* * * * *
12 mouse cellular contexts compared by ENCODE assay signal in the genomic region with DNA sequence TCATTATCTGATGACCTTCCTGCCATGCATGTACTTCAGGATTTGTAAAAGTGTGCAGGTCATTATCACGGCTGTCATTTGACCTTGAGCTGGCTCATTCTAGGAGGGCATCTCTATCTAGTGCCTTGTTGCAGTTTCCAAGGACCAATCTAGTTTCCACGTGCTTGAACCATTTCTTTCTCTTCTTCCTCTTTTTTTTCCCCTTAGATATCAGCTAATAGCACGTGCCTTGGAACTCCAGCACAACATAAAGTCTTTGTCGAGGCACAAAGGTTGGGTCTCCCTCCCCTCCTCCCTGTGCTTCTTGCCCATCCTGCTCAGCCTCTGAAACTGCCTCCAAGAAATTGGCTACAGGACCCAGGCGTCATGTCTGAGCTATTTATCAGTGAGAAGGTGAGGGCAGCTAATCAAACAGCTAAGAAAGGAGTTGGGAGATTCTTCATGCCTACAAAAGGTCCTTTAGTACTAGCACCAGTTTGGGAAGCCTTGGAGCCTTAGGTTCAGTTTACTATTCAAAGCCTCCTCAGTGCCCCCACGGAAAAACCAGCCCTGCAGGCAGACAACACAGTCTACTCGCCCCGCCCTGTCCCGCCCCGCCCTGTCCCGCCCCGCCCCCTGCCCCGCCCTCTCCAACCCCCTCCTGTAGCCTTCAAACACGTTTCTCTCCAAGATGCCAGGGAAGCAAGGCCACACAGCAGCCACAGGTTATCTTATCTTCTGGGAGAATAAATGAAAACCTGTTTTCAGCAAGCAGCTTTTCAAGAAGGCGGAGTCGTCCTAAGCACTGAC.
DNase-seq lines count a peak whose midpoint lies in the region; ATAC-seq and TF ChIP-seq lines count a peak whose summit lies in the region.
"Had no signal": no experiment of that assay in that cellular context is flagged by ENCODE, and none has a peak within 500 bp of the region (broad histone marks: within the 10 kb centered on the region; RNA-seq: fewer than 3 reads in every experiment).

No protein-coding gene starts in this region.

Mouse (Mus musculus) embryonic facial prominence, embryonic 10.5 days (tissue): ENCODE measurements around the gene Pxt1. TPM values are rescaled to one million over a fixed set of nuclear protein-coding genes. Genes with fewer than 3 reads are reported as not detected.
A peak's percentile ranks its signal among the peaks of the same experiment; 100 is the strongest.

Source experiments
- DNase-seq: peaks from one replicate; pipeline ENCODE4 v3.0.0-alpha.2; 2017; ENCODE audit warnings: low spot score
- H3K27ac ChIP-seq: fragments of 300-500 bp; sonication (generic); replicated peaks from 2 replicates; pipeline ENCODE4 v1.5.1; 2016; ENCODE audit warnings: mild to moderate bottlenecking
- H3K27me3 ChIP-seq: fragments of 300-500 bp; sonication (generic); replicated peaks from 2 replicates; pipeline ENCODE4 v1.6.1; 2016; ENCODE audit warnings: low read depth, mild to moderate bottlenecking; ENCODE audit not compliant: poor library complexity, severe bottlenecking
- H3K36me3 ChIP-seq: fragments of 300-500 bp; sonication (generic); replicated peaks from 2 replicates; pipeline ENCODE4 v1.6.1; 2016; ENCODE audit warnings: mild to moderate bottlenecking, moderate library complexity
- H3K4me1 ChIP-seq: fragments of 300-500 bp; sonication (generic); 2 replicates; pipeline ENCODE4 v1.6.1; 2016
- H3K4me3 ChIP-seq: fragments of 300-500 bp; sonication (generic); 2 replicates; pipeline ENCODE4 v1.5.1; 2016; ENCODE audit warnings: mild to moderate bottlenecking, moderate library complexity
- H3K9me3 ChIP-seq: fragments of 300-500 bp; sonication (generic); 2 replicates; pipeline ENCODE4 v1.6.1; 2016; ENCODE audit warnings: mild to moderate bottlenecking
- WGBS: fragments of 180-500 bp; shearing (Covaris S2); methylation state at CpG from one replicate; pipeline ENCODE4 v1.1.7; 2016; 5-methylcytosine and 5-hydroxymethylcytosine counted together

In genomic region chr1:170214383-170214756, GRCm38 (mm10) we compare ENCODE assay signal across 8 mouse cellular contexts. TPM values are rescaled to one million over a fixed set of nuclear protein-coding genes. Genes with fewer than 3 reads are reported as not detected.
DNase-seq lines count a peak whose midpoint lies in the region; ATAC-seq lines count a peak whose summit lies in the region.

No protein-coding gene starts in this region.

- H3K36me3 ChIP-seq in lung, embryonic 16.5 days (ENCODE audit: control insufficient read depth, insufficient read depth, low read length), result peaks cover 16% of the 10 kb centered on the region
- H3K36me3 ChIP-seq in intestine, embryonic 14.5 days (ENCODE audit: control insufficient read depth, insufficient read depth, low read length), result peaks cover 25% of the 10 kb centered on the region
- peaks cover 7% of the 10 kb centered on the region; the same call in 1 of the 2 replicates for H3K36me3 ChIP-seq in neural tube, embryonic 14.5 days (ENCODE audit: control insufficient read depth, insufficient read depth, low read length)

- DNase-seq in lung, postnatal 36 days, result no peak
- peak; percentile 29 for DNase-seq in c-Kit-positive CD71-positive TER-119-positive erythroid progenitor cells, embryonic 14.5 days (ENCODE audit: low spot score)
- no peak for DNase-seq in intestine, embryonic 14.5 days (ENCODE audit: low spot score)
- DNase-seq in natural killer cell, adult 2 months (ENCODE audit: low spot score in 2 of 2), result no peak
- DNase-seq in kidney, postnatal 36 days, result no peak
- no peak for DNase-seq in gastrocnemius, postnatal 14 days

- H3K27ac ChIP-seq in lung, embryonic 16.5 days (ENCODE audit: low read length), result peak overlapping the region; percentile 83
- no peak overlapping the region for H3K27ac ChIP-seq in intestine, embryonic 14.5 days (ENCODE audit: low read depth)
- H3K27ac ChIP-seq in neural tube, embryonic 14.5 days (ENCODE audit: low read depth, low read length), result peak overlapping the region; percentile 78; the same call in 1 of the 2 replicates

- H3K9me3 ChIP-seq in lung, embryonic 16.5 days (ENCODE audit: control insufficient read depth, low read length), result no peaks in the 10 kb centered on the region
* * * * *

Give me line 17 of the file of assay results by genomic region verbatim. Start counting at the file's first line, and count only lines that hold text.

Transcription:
DNase-seq lines count a peak whose midpoint lies in the region; ATAC-seq lines count a peak whose summit lies in the region.